Although demography sometimes seems as if it is a dry, perhaps somewhat boring, discipline it is always good to keep in mind that the counting of populations is also deeply political. As such, there is always the possibility that the figures that we take for granted as being accurate have been manipulated for political ends. This is not just a simple case of corrupt, third-world countries lying about the statistics (like perhaps in Nigeria). It is also perhaps seen in first world European countries publishing misleading emigration numbers (like Spain?) or in a global superpower hiding its true decline (like China?)
Misleading demographic numbers can also be used in different ways by politicians from across the political divide, as Joe Mathews argues is happening in California. Although the sunshine state is the USA’s largest at 38.7 million, this number is often “massaged” up. Thus, politicians and commentators routinely invoke the description of California as a “state of 40 million” and that it will be home to 50 million people by 2020. This latter claim has apparently been made for “more than a generation” but is inconsistent with the reality that California is “ experiencing the lowest rates of population growth in our history, with flatter immigration and a cratering birthrate”. By 2020, California will barely be able to truthfully claim that it is a “state of 40 million”.
Beneath the rhetoric, the state Department of Finance has been revising its estimates of California’ s demographic growth. In 2007 it was predicted that the state would reach 50 million in 2032. Five years later, that date had been pushed back to 2049 and last year the prediction was now 2051. Yet, according to Mathews, these figures have not yet filtered through to the political conscience for two reasons.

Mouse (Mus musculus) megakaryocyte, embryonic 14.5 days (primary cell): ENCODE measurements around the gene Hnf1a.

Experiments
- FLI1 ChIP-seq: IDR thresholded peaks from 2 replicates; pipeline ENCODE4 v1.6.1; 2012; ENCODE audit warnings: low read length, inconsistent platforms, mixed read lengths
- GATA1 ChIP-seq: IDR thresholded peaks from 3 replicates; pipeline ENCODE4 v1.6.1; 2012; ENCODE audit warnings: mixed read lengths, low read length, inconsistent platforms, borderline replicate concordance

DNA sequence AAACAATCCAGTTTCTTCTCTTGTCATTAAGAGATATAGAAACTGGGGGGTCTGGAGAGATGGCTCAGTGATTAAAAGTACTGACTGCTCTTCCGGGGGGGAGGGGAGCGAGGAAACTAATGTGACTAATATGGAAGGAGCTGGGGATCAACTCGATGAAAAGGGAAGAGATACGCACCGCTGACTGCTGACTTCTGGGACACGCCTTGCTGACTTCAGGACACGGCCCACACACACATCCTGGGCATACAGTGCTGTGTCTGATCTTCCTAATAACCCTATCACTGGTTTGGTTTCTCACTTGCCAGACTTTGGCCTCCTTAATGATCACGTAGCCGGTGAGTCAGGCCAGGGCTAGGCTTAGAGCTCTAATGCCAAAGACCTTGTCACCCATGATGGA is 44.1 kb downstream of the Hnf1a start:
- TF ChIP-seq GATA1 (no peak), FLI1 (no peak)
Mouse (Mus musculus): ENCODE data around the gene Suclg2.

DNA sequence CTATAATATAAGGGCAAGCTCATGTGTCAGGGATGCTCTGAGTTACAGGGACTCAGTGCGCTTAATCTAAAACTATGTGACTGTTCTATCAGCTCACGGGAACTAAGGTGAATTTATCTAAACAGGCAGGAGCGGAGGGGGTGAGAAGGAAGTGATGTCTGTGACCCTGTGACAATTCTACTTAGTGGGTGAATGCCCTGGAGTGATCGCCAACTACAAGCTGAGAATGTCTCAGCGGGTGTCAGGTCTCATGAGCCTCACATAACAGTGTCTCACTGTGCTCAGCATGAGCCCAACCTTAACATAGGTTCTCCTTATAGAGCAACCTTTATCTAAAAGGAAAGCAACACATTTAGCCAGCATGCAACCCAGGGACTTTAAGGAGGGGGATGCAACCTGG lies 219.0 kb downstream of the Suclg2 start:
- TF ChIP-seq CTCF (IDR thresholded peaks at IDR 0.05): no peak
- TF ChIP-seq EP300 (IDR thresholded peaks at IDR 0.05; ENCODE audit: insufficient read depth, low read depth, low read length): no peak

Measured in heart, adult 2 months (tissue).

The first is nostalgia for the 1980s:
“It was in 1985 that the Population Reference Bureau first made the 50 million-by-2020 prediction, and the U.S. Census Bureau was still echoing that in the mid-1990s. Such projections have had an understandable hold on us, given California’s growth from less than 2 million in 1900 to 33 million in 2000. It took the Great Recession to convince demographers that we weren’t going back to the ’80s.”
The second is that population growth serves the narrative of those on both the left and the right:
“On the left, those warning of the environmentalist apocalypse rely on the Malthusian notion that California is being doomed by endless growth. That’s allowed them to justify opposing the replacement of aging infrastructure and the adoption of new energy sources. The twisted logic goes something like: ‘Don’t build it and they won’t come.’
On the nativist right, the narrative of endless population growth serves the anti-immigrant cause. Lately, the right has been blaming drought-related water shortages on a supposed surge in immigration that is not in fact taking place.”
As Mathews argues, both of these narratives are working – population growth has stagnated. But that in turn brings its own, familiar, problems – fewer children to support an ageing population. But that doesn’t seem to fit the current narratives as well as population growth, and the lesson from California is that demographics is a deeply political science.